9. Choose Your Method of Communication Carefully.
It’s good to put a filter on your brain that’s always asking, “What’s the best way to engage in this communication? Is it email, a phone call, a text message, a face-to-face conversation?”
For example, if you’re going to raise a highly-emotional topic, email is probably not the best strategy. Often, picking up the phone or walking over to someone’s office will be much more efficient in the long term. Face-to-face, in-person communication allows for the maximum amount of throughput and can be incredibly efficient because you can self-correct in the moment. You can see the other person’s reactions and and you can use the interaction to build the relationship.
Every step away from face-to-face, in-person communication provides less context and less information. Using the phone omits facial expressions and body language, and emails strip out tone of voice and the possibility of quickly correcting misperceptions. In fact, email in particular is often the source of a lot of mischief. People can spend an excessive amount of time constructing the perfect email when they’re upset. And usually the response takes a similar amount of time. Why not be more efficient and just go talk to the person, and work it out?
Along the same lines, when there’s a disagreement between two individuals who are part of a group meeting, it can often be more productive for them to talk before or after a meeting rather than to try to sort out their conflict in front of the group.
When disagreements get sorted out in front of a group, it takes everyone’s time. It can also create a perception of conflict between two people such that even if they resolve it later, the rest of the group still thinks it’s alive. Again, a little extra time before a meeting or, if necessary, afterwards, can help things be more efficient over the life cycle of the communication. Of course in some cases, if a topic needs the group’s input it may make more sense to discuss it in a meeting. It’s just good to ask the question, “What’s the best place and time for this communication to happen?”
10. “Make Friends in Times of Peace.”
It’s an important leadership practice to invest a certain amount of ongoing time and energy into maintaining and strengthening your network of relationships, both inside and outside your company. Cross-functional and peer relationships in particular become increasingly important the higher up you go.
Particularly at the vice-president level and above, cross-functional peer relationships are crucially important. Think about it: if you want to lead an initiative that impacts the whole company, you’re going to need the help of your peers. And, by the same token, if they’re leading a company-wide initiative, they’re going to need your help.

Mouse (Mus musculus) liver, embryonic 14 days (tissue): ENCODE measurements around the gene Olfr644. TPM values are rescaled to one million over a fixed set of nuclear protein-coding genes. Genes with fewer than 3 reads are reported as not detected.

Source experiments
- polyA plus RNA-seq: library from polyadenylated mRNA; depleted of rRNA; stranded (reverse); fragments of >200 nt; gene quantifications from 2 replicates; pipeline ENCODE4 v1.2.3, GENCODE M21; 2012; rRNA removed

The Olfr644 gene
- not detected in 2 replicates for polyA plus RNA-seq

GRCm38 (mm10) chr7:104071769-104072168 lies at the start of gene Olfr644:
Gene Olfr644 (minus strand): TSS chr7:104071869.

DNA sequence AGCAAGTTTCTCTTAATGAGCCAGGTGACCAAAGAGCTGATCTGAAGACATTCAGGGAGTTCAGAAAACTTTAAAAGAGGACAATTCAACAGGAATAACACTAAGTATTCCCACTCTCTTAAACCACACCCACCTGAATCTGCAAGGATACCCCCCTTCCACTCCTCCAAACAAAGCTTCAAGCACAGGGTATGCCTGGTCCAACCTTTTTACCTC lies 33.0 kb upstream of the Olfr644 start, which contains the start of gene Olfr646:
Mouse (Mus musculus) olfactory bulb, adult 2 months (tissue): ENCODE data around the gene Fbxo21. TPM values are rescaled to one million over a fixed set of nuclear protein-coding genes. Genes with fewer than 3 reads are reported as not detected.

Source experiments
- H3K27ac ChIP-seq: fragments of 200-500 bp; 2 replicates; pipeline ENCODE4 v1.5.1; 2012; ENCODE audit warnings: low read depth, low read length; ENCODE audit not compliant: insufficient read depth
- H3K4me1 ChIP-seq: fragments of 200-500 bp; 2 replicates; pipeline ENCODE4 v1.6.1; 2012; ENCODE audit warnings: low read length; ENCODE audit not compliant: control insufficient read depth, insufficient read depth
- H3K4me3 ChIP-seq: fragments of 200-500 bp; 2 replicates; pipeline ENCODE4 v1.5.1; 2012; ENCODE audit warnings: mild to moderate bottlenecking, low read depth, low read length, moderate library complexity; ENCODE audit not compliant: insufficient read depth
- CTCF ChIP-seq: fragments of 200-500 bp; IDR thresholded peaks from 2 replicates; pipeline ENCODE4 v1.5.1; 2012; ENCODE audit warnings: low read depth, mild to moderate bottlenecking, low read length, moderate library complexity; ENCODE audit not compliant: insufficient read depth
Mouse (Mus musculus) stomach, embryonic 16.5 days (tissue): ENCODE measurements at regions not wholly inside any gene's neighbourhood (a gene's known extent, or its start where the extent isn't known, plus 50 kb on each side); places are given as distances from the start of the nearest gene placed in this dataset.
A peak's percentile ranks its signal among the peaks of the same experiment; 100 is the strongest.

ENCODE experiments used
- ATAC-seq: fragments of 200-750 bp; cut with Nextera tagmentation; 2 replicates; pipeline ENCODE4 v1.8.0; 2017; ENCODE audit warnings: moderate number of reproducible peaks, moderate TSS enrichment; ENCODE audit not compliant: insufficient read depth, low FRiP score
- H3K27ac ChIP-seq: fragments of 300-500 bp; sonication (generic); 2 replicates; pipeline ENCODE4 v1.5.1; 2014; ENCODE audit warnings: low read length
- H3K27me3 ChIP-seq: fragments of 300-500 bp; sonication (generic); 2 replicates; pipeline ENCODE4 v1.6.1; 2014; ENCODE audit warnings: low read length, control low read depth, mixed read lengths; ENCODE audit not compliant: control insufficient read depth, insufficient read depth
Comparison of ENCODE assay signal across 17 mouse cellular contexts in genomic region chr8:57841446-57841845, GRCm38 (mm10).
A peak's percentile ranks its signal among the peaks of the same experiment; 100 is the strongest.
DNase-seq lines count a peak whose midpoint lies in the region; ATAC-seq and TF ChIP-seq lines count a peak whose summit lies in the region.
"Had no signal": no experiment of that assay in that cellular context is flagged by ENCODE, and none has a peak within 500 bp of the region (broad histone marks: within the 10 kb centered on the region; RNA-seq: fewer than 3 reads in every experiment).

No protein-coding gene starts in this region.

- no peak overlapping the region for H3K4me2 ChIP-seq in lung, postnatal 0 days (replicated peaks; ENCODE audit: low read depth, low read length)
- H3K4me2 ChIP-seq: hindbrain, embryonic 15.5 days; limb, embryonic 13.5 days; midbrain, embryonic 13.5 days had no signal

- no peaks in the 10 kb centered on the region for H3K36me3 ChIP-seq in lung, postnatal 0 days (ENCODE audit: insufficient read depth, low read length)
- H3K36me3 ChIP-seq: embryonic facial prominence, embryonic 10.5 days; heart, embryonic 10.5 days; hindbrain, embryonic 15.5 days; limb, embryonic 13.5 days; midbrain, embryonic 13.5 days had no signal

So, invest in those relationships, not just for you but also for them. However you do this, whether it’s through lunch, coffee, drinks after work or finding meaningful ways to collaborate on projects, an investment in those relationships is worthwhile, especially if it happens before you really “need” the relationship.
In other words, a time of crisis or a time of need is not the best time to start getting to know your peers. Investing ahead of time makes it much more likely that people will be eager to help you. And remember – it’s not just one way. It also means you’ll be better able to help them.
It can be useful to draw a map of all your stakeholders–the people around and above you in your company–and give some thought to which relationships you want to develop. This exercise can also include external relationships. There’s nothing wrong with being strategic about how you develop your network.
11. View Things from a “What’s Best for the Company” Perspective.
When you are having trouble collaborating with a peer, ask yourself, “What’s best for the company?” Cultivating a company-level perspective is another mindset approach to developing diplomacy. It often works, because like several of these strategies, it gets you away from focusing too much on your own needs or the needs of your team, and helps you view things from a broader and more inclusive perspective.
12. Avoid Bad Behavior.
Finally, one more tip for becoming more diplomatic is essentially the Golden Rule: treat other people the way you want to be treated. Do you find yourself tempted to go around someone directly to their boss because it seems more efficient to deal with the problem? Hold yourself back and try to sort it out with them first. You would probably appreciate if they would do the same for you.
Are you frustrated with someone and tempted to complain about them to peers that you’re close to? Instead, just don’t say anything. Or better yet, find some productive way to try to build the relationship.
Overall, these strategies may not encompass everything one could do to become more of a diplomatic executive. But they cover many of the important bases. Look through the list and ask yourself, “Where am I strong, and where could I improve?” Pick an area to work on. You might be surprised at how diplomatic you can become.